As Uganda prepares to celebrate the 50th anniversary of its independence, Diana Pilkington finds out why this east African country is a ‘must’ for safari enthusiasts
Gingerly stepping off the ferry, I’m not sure where to look first. An elephant is grazing freely in the long grass behind me, while a cluster of warthogs busily bury their snouts in the ground nearby.
Meanwhile, undaunted by this fresh boatload of tourists, a family of baboons paw at a discarded apple at my feet.
I have arrived in the heart of Murchison Falls National Park, known for its varied wildlife - but I wasn’t expecting such a face-to-face introduction with the animals.
“Don’t worry, they won’t bite,” a ranger reassures me as I nervously back away from the hungry primates.
His words are swiftly followed by a shriek of disbelief, as he receives a call informing him that his car has been burgled by a baboon.
Over at his jeep, a window gapes open, while the offending creature tears into a packet of biscuits from his position of safety halfway up a tree.
“There goes my lunch,” the ranger says, laughing, and I feel grateful for the buffet awaiting at my safari lodge.
I have always enjoyed marvelling at exotic wildlife and love visiting zoos, but nothing beats seeing animals in their own habitat, and Uganda offers this in spades.
Decades of civil war and dictatorships, most famously the brutal reign of Idi Amin, have kept the country largely off the tourist trail for many years, but it’s emerging as a popular holiday destination, topping the Lonely Planet’s list of places to visit in 2012.
Amin’s troops helped devastate the wildlife at Murchison Falls in the Seventies, but numbers are recovering and most large African animals can be spotted here.
Covering nearly 4,000km, the park is home to some 76 species of mammal and more than 450 types of bird, not to mention one of the most powerful waterfalls in the world.
My journey into the park, which lies a five-hour drive from the capital, Kampala, begins with a jeep drive through baboon-strewn woodland before we cross the river to a small clearing on the north bank of the Nile.
Afterwards, we are deposited safely at our accommodation.
Decorated with colonial touches, the Paraa Safari Lodge has a charmingly rustic feel without scrimping on comfort.
A dip in the curvy pool, complete with pool bar, is a great way to take in the sunset, while the simple but cosy rooms have views out over the river, doing away with the need for a flat-screen TV.
There are numerous ways to take in the wildlife at the park, and after a hearty buffet at the lodge I embark on my first scheduled activity, a three-hour cruise on the Victoria Nile, as the river above the falls is known.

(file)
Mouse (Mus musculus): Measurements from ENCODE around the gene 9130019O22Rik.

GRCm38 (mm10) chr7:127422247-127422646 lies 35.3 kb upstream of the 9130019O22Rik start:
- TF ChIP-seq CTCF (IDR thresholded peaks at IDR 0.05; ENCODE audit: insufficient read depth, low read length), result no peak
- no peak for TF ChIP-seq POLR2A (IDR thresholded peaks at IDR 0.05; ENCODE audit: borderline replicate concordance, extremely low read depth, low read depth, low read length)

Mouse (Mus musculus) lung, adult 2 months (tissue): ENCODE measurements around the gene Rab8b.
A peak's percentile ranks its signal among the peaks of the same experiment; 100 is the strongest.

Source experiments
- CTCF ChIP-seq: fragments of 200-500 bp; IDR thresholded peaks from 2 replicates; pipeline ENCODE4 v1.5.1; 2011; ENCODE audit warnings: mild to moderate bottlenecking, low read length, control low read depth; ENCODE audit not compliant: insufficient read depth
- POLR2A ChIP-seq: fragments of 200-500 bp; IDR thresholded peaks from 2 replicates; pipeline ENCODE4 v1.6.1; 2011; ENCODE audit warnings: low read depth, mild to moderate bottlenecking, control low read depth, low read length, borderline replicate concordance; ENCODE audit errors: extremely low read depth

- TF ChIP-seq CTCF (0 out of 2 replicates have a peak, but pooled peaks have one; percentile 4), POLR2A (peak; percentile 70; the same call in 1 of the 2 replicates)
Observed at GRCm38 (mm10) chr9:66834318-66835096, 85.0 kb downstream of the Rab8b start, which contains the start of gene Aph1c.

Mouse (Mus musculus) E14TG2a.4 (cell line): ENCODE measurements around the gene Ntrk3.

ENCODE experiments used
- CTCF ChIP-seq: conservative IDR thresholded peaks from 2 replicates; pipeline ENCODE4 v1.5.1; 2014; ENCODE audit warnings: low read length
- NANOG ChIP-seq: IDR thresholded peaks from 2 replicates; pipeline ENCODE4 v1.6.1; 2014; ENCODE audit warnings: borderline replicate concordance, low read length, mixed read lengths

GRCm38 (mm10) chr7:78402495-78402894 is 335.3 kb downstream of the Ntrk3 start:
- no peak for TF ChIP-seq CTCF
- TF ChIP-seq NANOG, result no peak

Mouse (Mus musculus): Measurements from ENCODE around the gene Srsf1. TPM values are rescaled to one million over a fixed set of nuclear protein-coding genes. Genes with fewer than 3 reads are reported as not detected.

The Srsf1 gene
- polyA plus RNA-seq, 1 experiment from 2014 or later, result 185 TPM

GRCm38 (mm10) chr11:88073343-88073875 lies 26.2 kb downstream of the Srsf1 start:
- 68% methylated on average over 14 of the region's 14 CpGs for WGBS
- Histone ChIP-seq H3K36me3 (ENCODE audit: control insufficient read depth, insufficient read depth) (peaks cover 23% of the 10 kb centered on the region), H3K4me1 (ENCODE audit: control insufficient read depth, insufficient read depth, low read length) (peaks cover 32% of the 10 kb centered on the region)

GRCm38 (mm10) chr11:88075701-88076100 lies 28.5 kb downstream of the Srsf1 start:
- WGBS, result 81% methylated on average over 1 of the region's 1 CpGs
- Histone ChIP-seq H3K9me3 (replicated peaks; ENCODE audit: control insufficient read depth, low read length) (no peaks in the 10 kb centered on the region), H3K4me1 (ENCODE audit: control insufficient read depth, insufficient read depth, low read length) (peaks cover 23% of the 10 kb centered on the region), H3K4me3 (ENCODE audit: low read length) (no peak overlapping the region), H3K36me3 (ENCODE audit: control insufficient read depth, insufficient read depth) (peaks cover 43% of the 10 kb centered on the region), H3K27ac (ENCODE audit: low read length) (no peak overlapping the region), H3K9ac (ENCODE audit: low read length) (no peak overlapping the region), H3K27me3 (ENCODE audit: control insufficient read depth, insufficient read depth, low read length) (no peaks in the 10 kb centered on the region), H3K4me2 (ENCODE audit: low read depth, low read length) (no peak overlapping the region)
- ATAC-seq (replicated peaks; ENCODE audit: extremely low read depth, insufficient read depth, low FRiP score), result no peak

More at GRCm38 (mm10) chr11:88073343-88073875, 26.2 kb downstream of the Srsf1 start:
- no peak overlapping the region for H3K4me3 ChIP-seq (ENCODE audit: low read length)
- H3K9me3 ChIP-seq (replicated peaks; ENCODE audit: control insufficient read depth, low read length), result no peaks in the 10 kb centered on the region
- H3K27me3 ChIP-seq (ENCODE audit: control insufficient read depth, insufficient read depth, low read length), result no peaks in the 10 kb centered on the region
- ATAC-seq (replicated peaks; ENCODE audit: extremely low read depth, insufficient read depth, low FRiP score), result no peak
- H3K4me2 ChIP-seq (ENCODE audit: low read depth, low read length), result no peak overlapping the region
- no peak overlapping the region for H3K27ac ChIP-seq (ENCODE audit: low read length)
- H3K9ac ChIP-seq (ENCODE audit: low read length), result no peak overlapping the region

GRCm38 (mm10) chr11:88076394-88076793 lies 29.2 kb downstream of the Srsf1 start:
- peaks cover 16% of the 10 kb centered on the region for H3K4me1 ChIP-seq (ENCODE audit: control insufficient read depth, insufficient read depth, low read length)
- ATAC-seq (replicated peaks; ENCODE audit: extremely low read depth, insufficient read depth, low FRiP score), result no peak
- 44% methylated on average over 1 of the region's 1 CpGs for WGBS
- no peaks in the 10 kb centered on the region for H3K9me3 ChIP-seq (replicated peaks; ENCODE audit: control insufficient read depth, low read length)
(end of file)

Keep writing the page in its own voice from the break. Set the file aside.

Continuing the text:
My hopes for the trip are modest - one sighting of a hippo would do. My expectations are far exceeded though, as all along the river numerous schools of the creatures sit in glossy mounds.
As we progress along the Nile, the sightings keep on coming - water buffaloes basking in the reeds, a crocodile lying ominously still on the bank, kingfishers dive-bombing from a great height to grab an unsuspecting fish.
The main event doesn’t disappoint either - we take it in turns to clamber onto a rock and pose for a photo with the spectacular Murchison Falls crashing into the Nile in the background.
The next day, we swap water for dry land and set out on a game drive through the grassland, our trusty driver Marc regaling us with facts about the wildlife we encounter.
With the Blue Mountains of the Congo providing a misty backdrop to the rolling savannah, we are spoilt by the sheer numbers of animals that come within metres of our car.
Giraffes in their dozens roam languidly through the acacia trees, herds of buffalo bask in the sunshine, looking important, and scores of antelope - the elegant Jackson’s hartebeest, the pretty Ugandan Kob and the tiny orabi - skip through the grass.
But the one creature that seems determined to elude us is the one we’ve all been waiting for.
Throughout the drive, safari leaders quiz each other about sightings of lions, and shrug their disappointment when they find no leads.
But suddenly, bingo! A hushed awe falls over the jeep as, out of the blue, stretched out in the middle of the road, is a young male. It rolls over and yawns, prompting a feverish clicking of cameras, and then lazily strolls behind the back of the car before sprawling out again, looking as content as we all feel.
Our third wildlife-spotting trip is a visit to the Ziwa Rhino Sanctuary at Nakasongola, a two-and-a-half hour drive north of Kampala.